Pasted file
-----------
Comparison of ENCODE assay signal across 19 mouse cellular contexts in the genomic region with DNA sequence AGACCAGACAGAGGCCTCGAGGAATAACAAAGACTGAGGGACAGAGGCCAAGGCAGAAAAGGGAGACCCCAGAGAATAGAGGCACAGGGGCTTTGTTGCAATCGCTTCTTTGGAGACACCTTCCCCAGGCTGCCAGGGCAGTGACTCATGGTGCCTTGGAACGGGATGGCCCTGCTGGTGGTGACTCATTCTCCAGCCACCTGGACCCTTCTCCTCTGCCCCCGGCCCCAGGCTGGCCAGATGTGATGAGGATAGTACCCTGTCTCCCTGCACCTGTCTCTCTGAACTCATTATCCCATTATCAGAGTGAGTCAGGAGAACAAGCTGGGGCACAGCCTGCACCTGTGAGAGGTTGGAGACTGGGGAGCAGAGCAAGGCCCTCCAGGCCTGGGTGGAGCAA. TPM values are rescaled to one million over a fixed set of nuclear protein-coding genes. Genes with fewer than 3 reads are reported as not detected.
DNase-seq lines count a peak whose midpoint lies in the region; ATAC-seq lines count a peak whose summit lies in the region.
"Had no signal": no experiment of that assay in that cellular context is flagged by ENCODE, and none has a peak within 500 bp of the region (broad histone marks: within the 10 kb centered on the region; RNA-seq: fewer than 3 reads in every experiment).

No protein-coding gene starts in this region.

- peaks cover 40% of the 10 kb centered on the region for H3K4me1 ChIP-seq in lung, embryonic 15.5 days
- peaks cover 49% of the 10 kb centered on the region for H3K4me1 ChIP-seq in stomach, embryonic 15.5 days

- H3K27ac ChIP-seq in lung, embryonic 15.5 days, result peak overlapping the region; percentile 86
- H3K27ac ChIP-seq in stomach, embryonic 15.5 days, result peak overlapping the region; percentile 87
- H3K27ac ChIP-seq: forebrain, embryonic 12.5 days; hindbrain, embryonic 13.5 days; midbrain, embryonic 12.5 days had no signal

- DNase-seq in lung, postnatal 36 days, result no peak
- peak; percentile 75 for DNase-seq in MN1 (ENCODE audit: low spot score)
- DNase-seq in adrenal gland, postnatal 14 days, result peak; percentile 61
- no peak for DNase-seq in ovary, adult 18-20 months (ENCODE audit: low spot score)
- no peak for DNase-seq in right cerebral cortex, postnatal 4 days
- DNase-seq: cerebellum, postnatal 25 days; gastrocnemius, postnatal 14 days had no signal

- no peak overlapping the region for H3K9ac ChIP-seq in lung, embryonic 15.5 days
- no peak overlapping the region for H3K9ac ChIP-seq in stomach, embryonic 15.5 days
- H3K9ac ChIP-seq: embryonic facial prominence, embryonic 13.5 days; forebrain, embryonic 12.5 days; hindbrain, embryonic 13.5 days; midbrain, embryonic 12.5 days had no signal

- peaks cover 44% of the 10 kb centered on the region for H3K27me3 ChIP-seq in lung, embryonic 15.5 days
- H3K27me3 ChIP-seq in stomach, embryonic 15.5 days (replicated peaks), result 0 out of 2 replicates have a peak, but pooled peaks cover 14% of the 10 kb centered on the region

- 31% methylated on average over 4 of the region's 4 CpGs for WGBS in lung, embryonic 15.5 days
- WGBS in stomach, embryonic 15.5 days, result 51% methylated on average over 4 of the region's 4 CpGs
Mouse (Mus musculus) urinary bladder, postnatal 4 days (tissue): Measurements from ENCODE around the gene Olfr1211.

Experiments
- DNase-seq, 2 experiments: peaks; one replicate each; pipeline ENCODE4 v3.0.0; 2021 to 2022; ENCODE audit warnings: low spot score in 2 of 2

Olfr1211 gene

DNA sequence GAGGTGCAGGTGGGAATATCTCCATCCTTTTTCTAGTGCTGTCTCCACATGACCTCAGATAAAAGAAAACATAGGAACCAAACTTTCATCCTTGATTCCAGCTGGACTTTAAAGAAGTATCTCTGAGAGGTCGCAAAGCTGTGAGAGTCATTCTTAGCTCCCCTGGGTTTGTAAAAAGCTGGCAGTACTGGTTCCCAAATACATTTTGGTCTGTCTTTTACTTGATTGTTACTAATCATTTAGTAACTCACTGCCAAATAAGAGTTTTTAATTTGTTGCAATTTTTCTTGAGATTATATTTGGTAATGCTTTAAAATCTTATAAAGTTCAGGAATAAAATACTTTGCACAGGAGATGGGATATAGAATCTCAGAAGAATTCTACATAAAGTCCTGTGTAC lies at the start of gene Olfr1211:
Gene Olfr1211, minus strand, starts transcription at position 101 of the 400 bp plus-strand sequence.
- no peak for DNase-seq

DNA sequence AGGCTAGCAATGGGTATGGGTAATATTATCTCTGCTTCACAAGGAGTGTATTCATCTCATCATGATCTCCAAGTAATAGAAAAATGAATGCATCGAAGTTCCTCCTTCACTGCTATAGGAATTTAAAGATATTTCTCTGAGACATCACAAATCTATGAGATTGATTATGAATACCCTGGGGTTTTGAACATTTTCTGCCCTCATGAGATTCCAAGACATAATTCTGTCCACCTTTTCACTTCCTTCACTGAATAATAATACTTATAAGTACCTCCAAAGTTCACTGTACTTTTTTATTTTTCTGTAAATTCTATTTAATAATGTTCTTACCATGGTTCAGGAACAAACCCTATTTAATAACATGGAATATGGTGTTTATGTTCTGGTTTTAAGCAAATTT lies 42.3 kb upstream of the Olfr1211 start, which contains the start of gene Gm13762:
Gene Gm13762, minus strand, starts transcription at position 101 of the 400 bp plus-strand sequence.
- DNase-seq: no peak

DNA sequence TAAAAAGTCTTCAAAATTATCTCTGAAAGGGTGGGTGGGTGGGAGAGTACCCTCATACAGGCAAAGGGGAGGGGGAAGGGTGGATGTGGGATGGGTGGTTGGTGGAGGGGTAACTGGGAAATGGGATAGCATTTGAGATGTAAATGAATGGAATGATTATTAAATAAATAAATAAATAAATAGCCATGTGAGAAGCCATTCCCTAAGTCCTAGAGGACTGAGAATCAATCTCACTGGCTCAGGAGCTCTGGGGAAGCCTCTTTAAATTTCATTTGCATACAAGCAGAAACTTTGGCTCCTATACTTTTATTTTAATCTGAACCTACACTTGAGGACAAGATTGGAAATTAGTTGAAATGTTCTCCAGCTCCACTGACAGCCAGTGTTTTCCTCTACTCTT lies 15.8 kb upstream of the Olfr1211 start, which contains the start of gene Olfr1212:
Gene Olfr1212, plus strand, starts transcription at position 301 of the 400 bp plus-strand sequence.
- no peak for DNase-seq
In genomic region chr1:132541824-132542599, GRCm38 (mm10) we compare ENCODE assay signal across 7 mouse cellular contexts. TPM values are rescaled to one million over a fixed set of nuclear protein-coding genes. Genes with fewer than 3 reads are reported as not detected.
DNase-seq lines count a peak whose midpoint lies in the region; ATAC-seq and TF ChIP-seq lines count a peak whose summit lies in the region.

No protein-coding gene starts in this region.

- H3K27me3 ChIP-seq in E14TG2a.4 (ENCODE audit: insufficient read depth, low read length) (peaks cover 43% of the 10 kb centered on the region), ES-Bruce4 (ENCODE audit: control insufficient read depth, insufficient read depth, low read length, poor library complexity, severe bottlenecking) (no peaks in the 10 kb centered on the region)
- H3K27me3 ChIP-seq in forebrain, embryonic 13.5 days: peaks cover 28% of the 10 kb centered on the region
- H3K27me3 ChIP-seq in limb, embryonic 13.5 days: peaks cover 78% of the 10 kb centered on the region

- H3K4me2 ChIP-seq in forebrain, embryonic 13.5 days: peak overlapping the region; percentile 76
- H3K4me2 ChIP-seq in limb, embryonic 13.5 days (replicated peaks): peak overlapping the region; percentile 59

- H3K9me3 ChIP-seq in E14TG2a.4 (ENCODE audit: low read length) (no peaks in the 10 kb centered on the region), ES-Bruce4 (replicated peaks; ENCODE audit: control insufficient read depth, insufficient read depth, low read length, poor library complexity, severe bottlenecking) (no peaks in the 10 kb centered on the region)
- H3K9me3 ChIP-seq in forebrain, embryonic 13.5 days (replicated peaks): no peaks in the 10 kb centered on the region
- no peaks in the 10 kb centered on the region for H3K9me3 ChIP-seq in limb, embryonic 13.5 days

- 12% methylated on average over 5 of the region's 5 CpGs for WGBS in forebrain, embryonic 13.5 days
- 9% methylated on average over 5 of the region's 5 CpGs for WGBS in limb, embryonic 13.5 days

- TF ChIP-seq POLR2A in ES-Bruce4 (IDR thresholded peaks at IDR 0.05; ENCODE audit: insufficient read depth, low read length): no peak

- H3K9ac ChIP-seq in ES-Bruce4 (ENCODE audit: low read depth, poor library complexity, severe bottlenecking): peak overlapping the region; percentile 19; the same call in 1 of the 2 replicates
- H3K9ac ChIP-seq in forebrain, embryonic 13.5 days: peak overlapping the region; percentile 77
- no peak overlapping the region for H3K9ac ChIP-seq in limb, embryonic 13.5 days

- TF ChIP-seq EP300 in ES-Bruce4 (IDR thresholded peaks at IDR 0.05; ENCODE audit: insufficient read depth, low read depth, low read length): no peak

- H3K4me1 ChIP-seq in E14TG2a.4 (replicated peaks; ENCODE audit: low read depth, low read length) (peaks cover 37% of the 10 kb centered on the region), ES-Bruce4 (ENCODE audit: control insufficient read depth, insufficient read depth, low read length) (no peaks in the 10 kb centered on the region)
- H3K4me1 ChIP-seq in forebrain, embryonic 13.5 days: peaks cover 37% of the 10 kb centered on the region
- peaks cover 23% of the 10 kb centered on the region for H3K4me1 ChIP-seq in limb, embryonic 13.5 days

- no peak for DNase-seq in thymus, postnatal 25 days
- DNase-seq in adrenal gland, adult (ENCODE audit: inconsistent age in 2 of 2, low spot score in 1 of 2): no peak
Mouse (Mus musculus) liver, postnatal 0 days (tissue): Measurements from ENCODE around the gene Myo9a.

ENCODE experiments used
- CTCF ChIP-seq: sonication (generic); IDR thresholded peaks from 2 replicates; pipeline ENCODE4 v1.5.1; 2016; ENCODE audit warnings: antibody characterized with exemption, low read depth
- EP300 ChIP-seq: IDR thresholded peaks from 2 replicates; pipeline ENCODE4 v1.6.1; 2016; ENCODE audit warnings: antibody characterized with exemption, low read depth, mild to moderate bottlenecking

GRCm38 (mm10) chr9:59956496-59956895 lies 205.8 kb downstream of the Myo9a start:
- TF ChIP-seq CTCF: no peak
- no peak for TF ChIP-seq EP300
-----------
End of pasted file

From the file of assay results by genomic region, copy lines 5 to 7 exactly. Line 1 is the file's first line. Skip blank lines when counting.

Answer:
- peaks cover 40% of the 10 kb centered on the region for H3K4me1 ChIP-seq in lung, embryonic 15.5 days
- peaks cover 49% of the 10 kb centered on the region for H3K4me1 ChIP-seq in stomach, embryonic 15.5 days

- H3K27ac ChIP-seq in lung, embryonic 15.5 days, result peak overlapping the region; percentile 86